0
$\begingroup$

As we know, phagocytes have receptors on their cell that are used to detect pathogens which they bind to and engulf them. That seems easy.

Though, I'm trying to wrap my head around the fact how the receptors on phagocytes can detect pathogens ? I get it that they bind to molecules found on the pathogen and if binded successfuly, engulfing begins.

Question: the phagocytes' receptors that are shown in today's human body, were the same receptors present even 2000years ago ? If the answer is yes, how human body was created 2000years ago with those same receptors(as today) that can detect today's world's flue pathogens/bacterias ? If the answer is no, then do these receptors get added in the phagocytes by the vaccine that we create depending on the current virus and we know exact receptor that this virus can be detected by ?

$\endgroup$
1
  • 1
    $\begingroup$ Please finish reading the Tour to find out how this site works. You will discover that we expect posters to have done some research on their question. $\endgroup$
    – David
    Nov 20, 2022 at 20:02

1 Answer 1

3
$\begingroup$

There are several different kinds of phagocytes in the immune system including macrophages, dendritic cells, neutrophils, and others. All are capable of ingesting viruses, bacteria, some parasites, cell debris, and even intact whole cells. They differ in how those materials are then processed and displayed on the cell's surface, and how the cell responds to the phagocytic event, but that is beyond the scope of this question.

Phagocytes recognize pathogens via pattern recognition receptors (PRRs) for pathogen-associated molecular patterns (PAMPs). These PAMPs are patterns or motifs that are conserved within particular types of microbes. Examples include lipopolysaccharide (LPS) in Gram-negative bacteria such as E. coli, lipoteichoic acid from Gram-positive bacteria, double-stranded RNA (dsRNA) from certain types of viruses, etc.

PRRs exist in many different organisms in different kingdoms, including the fruit fly Drosophila melanogaster and plants like Arabidopsis thaliana, also known as thale cress. They have existed in humans (and many of our ancestors) since we evolved. The exact same PRRs that you and I have in our bodies were in the bodies of humans that lived 2,000, 20,000, and 200,000 years ago. Their genetic sequences may have changed very slightly over that time, but from a functional perspective they are the same. The reason for this is that (pathogenic) microbes have had the same PAMPs for millions and millions of years. PRRs are also not sequence-specific, instead recognizing molecular patterns - the chemical "shape" of a molecule. These patterns are evolutionarily conserved, meaning they are the same in species after species and remain essentially the same over long periods of evolutionary time.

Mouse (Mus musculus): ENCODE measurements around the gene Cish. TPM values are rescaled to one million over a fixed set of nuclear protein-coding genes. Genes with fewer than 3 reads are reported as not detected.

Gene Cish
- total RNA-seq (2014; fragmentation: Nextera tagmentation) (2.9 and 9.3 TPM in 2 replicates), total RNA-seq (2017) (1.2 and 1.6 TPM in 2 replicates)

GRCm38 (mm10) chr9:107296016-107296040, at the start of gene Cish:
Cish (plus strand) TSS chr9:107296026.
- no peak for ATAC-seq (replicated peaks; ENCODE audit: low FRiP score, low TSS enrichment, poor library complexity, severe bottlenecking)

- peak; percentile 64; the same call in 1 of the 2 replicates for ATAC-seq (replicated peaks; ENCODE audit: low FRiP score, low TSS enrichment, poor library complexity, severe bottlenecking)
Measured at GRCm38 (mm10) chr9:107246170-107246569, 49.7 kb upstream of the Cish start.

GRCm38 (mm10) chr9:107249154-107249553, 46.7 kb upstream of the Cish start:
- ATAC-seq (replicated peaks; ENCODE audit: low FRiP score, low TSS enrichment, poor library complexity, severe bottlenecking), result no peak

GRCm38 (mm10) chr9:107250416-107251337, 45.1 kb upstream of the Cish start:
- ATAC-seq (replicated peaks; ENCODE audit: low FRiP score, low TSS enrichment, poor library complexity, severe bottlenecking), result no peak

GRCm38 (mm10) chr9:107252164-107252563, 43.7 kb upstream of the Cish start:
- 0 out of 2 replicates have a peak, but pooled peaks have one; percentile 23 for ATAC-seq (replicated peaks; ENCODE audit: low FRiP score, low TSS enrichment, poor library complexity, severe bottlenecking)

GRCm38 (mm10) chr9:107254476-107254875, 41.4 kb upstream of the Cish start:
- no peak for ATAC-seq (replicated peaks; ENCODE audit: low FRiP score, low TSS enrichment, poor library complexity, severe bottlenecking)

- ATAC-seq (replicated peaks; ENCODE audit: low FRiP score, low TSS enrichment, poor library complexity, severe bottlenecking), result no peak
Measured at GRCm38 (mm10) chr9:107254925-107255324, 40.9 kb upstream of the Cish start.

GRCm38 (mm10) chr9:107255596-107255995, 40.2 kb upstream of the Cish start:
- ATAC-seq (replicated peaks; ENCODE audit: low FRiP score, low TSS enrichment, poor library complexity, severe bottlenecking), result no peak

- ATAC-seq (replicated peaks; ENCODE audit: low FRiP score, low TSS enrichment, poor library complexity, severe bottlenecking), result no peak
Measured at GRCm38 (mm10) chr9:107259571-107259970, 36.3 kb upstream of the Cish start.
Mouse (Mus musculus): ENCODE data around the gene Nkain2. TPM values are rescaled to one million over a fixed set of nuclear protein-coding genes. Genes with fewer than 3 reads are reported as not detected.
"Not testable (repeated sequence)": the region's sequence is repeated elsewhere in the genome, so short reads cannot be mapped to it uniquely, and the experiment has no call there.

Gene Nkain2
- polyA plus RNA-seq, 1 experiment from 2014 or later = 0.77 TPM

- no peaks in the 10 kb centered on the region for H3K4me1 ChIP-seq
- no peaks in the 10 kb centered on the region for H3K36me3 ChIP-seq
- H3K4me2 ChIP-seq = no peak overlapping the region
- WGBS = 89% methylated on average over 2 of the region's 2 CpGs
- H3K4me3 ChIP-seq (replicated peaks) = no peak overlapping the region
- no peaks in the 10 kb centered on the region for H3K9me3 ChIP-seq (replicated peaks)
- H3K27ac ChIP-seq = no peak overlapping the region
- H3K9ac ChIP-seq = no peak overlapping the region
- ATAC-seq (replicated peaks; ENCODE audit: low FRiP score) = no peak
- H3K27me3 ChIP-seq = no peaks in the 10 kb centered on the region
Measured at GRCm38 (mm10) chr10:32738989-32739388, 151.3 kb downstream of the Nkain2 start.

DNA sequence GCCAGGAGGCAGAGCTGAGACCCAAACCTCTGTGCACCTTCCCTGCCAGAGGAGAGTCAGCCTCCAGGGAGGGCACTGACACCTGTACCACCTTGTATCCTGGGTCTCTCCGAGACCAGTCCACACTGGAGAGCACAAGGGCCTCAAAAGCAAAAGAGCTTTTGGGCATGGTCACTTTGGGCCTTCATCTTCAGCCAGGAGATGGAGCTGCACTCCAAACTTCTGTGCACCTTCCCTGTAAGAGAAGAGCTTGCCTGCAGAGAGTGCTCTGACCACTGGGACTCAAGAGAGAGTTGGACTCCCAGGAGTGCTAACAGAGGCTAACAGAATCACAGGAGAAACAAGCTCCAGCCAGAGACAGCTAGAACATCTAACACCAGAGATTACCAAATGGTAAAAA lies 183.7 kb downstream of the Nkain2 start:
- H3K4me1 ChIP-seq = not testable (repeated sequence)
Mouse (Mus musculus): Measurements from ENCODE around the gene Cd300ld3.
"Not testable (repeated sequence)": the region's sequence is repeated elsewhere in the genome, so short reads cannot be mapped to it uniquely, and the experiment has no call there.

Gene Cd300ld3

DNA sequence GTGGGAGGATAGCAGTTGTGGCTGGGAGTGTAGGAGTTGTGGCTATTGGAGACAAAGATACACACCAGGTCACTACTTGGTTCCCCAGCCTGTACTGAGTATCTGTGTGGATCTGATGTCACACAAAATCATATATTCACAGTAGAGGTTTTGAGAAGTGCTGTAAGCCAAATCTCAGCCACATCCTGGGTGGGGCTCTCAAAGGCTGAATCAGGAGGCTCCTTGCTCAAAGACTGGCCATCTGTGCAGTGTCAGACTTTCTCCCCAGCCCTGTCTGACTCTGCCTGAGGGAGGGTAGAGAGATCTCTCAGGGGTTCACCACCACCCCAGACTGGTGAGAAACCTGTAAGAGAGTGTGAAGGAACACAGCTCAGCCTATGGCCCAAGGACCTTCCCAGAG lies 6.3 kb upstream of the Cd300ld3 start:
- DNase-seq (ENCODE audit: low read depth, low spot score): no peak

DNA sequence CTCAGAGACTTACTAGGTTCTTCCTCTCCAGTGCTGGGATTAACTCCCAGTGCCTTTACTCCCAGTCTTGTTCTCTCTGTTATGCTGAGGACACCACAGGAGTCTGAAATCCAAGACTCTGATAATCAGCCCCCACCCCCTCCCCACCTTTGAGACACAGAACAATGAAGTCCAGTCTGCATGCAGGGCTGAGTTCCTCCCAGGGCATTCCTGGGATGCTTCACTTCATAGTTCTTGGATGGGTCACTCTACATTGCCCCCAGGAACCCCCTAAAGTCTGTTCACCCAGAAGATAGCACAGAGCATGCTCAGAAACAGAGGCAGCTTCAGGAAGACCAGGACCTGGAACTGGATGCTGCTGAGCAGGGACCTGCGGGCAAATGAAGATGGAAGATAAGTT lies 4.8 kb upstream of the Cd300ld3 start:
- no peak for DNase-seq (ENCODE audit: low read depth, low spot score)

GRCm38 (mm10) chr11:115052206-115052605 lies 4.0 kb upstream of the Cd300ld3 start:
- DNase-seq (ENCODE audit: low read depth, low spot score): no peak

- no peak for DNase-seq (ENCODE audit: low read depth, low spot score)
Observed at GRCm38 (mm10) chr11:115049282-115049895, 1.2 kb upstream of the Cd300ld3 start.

Orthomyxoviruses are a viral family from which originate the viruses that cause influenza in humans and animals. These viruses have several different PAMPs in their structure and genome that allow phagocytes to recognize and destroy free virus particles as well as infected cells. These PAMPs are conserved between the different Influenza A viruses that can cause human pandemics. However, while these PAMPs are recognized by phagocytes (part of the innate immune system), which then go on to activate the rest of the immune system to fight the infection, this activation period can sometimes take up to two weeks or more. Therefore, flu vaccines focus on teaching a different part of the immune system (called the adaptive immune system) to recognize influenza infection via antibodies and patrolling memory cells, which can respond much more quickly than the innate immune system can. The reason you need a flu shot every year is because the exact molecular components of the influenza virus can change quite quickly, meaning you need to develop new antibodies and memory cells to recognize it quickly. The PAMPs do not change from year to year.

In response to comments: